As always, thank you for reading and supporting not just my work but that of my fellow authors.

– Gwen

One world… a few thoughts on GLBT characters in fiction

marriage - courtesy

Courtesy of

One of the articles that has been traveling through my corner of the internet this week is this Genreville post about how Rachel Manija Brown and Sherwood Smith tried to find representation for a YA novel featuring a gay character. The reaction to it is, as I’d expect, furious but both the subject and how people have reacted has raised some interesting discussions in my own household.

In the interest of full disclosure, I identify as gay and live openly with my intersexed partner who presents as female. I work at a very supportive institution who’s never made me or my family feel any lesser because of my sexuality or my partner’s gender ambiguity (and yes, we’re open about that too). We (and our three children) live in Tacoma which is definitely a “live and let live” kind of city. We don’t get harassed in public, our children have never been bullied at school.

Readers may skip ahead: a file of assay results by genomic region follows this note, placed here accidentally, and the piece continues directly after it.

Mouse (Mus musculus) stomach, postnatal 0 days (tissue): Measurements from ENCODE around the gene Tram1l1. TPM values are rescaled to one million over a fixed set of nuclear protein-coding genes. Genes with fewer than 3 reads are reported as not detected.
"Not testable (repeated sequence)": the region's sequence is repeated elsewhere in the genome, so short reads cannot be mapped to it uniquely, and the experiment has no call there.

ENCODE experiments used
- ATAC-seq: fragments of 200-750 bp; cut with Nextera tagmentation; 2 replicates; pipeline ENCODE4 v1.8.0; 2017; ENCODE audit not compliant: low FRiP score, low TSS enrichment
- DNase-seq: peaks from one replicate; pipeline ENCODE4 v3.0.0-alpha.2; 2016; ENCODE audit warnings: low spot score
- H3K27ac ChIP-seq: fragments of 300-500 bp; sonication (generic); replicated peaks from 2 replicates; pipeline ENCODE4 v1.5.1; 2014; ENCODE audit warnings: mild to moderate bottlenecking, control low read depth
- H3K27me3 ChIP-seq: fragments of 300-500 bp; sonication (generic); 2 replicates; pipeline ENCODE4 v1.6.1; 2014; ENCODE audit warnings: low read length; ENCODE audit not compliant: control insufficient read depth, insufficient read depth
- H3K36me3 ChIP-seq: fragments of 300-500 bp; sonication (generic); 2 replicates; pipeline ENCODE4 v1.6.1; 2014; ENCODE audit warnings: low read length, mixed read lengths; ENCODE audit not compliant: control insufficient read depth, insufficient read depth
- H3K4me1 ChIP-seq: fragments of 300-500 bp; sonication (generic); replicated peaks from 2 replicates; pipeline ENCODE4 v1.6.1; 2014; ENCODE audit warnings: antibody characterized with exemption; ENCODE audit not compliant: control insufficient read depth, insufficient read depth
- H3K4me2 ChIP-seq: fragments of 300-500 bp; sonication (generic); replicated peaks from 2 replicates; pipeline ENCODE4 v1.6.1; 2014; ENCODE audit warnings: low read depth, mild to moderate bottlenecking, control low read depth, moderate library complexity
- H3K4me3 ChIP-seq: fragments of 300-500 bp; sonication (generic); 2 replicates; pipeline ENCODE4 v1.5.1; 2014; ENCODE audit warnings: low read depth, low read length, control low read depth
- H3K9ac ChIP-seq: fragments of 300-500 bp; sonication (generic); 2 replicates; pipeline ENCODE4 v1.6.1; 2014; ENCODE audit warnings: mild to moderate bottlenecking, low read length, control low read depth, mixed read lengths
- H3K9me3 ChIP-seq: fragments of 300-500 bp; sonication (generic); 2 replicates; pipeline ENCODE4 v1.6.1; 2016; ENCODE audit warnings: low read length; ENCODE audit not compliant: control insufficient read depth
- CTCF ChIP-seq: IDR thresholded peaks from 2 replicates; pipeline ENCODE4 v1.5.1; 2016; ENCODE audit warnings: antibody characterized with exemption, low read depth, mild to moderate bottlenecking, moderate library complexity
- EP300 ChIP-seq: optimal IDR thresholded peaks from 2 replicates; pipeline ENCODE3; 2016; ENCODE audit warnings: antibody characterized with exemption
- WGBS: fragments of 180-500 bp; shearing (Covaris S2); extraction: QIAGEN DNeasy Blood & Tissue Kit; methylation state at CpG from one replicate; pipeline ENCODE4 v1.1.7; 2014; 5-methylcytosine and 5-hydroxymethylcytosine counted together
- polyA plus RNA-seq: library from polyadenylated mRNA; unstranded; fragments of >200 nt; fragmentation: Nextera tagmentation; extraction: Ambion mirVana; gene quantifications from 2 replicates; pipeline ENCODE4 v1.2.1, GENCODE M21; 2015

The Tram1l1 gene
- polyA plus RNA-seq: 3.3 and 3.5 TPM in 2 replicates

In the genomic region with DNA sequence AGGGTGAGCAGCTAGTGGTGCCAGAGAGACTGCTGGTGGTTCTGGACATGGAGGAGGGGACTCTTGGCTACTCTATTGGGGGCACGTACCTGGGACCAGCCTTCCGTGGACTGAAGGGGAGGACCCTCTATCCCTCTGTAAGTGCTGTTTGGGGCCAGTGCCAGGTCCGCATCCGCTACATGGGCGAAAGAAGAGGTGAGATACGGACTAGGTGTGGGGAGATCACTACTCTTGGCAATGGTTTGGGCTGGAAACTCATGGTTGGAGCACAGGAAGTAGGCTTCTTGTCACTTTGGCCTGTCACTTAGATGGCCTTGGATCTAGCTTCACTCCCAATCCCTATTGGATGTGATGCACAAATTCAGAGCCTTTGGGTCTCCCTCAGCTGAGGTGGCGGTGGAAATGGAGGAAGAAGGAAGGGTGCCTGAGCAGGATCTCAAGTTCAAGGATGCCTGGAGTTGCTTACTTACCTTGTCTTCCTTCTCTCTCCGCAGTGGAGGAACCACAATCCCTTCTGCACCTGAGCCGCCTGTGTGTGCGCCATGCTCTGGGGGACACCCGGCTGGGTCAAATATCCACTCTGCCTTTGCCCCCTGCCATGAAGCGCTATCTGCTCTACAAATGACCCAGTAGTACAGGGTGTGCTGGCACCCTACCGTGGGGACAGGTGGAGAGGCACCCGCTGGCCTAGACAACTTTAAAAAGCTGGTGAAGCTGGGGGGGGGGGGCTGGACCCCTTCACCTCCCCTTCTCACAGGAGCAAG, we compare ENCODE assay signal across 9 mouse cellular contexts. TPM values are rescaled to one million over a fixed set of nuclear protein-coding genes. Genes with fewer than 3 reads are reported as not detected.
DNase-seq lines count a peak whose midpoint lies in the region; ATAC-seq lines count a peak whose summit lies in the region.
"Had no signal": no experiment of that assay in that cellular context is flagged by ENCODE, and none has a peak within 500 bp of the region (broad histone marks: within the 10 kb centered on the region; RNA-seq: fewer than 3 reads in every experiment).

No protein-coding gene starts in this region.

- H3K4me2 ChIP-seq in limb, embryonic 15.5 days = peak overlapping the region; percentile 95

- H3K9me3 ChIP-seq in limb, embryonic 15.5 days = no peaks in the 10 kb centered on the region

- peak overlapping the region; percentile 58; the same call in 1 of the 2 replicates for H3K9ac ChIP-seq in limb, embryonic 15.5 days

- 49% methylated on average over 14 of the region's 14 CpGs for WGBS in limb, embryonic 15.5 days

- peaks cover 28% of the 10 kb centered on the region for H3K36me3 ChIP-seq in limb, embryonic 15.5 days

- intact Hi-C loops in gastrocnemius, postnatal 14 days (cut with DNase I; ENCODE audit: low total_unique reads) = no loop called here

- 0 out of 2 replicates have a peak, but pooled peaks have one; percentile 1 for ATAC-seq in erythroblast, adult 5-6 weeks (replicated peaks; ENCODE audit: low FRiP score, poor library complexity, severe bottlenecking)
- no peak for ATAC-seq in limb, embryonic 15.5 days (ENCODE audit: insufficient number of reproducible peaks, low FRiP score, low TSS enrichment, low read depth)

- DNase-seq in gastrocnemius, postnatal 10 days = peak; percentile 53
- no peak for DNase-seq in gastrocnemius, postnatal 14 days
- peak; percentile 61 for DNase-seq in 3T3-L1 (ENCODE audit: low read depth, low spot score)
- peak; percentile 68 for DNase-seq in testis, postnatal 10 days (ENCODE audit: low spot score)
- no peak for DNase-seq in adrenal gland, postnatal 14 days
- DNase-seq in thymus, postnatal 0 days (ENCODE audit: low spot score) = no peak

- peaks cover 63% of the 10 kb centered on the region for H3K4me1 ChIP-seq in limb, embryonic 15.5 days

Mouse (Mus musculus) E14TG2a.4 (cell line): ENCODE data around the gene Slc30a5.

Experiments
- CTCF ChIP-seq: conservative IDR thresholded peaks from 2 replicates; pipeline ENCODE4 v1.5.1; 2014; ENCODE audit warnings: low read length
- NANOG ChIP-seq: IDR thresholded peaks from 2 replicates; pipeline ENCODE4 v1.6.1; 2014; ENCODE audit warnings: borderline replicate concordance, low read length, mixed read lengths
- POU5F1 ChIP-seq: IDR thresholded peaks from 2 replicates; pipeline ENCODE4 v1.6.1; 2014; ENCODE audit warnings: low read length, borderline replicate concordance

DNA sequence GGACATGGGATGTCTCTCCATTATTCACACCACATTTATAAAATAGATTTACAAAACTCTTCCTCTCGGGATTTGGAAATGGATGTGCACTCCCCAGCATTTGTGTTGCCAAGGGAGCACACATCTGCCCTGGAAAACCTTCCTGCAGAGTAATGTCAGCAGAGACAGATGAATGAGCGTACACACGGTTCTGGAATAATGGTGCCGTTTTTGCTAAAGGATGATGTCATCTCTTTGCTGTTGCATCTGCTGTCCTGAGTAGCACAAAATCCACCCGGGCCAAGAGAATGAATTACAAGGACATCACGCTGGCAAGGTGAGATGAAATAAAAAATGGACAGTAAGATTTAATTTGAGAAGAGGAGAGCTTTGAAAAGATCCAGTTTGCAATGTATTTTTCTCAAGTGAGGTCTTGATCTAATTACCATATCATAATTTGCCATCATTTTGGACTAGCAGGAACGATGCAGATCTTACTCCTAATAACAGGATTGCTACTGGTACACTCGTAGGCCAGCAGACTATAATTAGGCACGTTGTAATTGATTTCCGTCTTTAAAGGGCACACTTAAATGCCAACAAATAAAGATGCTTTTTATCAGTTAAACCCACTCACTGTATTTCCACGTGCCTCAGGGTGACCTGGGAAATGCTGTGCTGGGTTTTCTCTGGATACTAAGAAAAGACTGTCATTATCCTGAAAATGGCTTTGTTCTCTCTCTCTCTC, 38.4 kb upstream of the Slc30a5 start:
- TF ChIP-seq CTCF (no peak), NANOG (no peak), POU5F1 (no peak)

In short, I operate from a position of gay privilege. While yes, I’ve experienced difficulties in my life due to my sexuality, I’ve managed to deal with many of them. I feel that this informs this post in part and thus I wanted to say it.

As a lesbian author, the Brown-Smith situation was distressing to hear. However, it made me consider what I’ve read in GLBT YA and what I’d like to see more of in GLBT characters in fiction in general, as well as how my own desires informed the novel that I completed this year, The Universal Mirror.

GLBT characters in fiction are too often driven by their sexualities. One of my friends talks about being tired of seeing “the coming-out story” and I completely relate to that. It’s an important story, yes, but it tends to be a constant and consistent theme of GLBT fiction. It’s very rare to see a story in which there is a GLBT character who’s comfortable with their sexuality before the book even begins. I’d love to read more books with young lesbian protagonists who know they likes girls from the outset and have even had relationships. (Okay, I’d love to see more books with a young lesbian protagonist. But that’s a whole different issue and one not to be addressed in this post but rather by writing my own book.)

The other aspect that drives me a little nuts here is that so many of these characters are their sexuality and in a more prominent way than straight characters are. A lot of that feeling is personal bias–when I tell people what I like, it tends to be things like “lampworking” and “history” and “George R.R. Martin,” rather than “women.” (Okay, so “redheads” may slip in from time to time but we all have our foibles.) I’m not sure I think of my sexuality as a defining part of my personality–it just is. My toes don’t define my personality either–they’re just part of the bigger picture of me.